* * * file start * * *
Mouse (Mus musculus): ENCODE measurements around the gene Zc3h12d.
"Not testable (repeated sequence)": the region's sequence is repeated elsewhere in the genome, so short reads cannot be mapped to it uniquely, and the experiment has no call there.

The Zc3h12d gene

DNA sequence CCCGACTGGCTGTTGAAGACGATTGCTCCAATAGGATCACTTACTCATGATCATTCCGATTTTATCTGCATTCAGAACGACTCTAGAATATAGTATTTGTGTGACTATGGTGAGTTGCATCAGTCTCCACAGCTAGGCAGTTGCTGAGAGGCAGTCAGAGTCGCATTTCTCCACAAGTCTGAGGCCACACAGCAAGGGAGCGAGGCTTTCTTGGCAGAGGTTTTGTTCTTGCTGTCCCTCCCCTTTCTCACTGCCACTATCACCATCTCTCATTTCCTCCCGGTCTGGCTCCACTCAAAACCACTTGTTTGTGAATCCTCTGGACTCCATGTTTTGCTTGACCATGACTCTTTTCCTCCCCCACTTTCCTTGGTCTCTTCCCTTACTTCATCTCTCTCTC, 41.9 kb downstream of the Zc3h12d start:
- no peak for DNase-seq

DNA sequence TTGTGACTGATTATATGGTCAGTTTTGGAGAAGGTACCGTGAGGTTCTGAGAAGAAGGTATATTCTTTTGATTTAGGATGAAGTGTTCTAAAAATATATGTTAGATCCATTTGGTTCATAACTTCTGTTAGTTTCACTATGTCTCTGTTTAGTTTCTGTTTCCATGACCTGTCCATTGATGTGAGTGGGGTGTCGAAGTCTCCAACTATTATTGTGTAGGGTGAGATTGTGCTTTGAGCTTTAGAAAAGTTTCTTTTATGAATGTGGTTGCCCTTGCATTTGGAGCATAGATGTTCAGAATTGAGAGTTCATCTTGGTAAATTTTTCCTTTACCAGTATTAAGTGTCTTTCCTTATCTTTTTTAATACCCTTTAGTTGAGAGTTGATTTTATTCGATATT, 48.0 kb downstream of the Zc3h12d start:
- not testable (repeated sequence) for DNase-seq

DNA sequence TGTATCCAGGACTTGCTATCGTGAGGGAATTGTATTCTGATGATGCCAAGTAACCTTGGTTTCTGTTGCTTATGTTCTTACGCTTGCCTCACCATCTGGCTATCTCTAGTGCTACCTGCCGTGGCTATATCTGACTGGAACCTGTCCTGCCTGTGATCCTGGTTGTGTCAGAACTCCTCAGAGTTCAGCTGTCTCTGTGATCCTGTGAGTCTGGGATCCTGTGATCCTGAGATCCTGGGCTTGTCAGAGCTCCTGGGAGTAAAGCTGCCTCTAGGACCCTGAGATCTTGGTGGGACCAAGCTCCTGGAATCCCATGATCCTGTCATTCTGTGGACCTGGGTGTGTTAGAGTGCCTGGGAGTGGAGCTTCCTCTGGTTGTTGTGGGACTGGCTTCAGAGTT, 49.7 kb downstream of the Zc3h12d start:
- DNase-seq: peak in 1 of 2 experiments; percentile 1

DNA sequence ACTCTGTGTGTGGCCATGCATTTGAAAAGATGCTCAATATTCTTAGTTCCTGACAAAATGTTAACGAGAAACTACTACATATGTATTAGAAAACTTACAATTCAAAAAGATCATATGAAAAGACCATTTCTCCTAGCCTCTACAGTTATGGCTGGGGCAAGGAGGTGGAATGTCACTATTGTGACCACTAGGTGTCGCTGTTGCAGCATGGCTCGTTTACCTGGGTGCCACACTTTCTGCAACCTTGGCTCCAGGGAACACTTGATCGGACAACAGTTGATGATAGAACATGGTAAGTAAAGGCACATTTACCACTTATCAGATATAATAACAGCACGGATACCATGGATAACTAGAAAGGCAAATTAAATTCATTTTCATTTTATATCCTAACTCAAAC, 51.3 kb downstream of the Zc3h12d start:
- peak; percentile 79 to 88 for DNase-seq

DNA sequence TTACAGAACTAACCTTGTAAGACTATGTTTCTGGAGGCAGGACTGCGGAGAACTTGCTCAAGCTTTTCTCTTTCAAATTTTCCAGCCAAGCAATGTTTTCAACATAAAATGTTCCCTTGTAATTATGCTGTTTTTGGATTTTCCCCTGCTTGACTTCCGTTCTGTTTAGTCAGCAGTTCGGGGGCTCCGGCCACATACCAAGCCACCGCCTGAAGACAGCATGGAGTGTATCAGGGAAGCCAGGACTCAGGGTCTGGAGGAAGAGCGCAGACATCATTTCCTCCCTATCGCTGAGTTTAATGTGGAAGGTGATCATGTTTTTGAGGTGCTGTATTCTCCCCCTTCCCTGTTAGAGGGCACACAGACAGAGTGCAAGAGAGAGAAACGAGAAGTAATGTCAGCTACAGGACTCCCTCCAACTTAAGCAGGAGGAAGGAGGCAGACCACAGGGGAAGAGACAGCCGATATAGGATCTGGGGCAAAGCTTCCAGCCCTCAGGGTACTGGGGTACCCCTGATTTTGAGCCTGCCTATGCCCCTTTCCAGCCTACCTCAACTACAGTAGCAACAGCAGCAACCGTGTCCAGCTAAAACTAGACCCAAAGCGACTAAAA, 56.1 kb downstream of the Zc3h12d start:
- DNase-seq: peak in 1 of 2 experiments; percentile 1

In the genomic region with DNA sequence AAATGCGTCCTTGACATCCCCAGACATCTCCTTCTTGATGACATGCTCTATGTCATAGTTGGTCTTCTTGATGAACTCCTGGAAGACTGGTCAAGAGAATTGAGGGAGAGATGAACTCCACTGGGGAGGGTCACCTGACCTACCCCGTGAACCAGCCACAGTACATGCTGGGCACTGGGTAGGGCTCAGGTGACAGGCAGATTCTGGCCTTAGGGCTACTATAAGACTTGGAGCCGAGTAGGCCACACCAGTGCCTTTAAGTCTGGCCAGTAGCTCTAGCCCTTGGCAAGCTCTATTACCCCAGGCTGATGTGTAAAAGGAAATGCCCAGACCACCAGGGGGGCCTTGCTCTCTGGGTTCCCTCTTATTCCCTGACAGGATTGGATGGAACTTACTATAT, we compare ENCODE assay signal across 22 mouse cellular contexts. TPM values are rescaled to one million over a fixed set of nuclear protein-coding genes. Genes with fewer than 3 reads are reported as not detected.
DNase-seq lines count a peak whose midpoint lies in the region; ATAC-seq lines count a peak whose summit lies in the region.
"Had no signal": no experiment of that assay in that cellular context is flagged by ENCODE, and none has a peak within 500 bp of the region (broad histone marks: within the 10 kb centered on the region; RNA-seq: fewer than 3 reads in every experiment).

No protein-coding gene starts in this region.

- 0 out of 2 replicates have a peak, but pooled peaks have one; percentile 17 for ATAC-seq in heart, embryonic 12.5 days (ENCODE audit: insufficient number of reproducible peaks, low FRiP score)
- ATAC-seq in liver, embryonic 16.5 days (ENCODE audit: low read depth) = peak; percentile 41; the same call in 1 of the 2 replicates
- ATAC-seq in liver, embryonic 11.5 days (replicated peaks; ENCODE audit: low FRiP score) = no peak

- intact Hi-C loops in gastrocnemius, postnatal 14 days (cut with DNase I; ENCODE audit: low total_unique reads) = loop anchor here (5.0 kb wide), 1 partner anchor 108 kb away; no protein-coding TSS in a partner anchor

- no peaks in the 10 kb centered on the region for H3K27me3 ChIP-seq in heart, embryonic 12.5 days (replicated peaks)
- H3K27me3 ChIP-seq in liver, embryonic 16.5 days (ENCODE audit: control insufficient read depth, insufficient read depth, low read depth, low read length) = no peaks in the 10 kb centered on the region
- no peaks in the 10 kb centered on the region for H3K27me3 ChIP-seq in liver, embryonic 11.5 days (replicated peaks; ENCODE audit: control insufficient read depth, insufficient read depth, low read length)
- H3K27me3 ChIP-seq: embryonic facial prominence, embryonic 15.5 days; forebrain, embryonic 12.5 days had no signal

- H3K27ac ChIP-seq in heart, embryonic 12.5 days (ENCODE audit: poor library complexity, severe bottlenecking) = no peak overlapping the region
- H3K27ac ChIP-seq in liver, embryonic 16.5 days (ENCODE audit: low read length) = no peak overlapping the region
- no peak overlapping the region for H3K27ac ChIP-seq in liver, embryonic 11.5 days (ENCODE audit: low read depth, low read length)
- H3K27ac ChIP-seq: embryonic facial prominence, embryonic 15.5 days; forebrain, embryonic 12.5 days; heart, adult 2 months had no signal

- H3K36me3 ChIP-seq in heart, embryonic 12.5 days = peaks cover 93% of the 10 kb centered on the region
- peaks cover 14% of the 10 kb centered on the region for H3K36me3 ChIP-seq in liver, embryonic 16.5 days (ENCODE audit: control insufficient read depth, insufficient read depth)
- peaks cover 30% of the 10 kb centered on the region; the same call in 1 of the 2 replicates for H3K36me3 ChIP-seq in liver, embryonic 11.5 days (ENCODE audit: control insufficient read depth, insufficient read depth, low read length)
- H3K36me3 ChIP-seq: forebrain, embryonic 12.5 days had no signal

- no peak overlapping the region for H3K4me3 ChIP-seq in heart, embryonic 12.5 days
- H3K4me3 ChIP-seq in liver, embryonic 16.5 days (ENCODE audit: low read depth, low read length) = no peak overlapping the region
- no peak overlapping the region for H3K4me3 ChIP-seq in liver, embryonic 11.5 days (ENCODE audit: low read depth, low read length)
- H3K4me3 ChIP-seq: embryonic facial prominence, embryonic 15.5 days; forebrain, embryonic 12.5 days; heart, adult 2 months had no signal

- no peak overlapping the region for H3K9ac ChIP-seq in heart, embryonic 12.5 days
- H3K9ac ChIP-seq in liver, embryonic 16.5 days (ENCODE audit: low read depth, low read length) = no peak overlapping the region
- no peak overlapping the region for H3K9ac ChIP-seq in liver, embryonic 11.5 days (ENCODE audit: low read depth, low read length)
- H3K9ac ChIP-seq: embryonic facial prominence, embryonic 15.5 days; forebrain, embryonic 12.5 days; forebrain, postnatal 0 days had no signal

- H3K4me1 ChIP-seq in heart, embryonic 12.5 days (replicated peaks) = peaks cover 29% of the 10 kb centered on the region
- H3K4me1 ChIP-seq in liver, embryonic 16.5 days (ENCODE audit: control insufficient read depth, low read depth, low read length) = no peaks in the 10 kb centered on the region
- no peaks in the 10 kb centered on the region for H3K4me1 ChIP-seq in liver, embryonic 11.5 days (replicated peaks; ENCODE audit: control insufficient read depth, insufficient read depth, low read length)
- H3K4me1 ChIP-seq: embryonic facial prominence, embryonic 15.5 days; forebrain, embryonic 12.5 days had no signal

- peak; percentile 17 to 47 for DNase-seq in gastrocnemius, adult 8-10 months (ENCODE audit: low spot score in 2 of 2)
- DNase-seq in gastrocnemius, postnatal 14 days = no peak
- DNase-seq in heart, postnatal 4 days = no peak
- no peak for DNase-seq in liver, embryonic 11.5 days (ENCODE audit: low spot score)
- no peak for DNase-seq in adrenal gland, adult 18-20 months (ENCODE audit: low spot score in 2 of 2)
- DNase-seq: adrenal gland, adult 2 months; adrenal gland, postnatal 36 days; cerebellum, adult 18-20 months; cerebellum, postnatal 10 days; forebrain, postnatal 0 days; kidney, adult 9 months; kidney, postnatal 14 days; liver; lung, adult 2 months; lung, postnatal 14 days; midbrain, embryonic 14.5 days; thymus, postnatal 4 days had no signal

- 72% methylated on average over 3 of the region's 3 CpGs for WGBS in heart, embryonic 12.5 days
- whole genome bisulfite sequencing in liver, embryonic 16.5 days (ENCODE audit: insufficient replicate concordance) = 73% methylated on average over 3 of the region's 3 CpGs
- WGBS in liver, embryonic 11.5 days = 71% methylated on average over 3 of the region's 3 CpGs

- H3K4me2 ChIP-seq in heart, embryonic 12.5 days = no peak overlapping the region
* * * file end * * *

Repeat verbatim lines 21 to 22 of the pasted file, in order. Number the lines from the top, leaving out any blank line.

- intact Hi-C loops in gastrocnemius, postnatal 14 days (cut with DNase I; ENCODE audit: low total_unique reads) = loop anchor here (5.0 kb wide), 1 partner anchor 108 kb away; no protein-coding TSS in a partner anchor

- no peaks in the 10 kb centered on the region for H3K27me3 ChIP-seq in heart, embryonic 12.5 days (replicated peaks)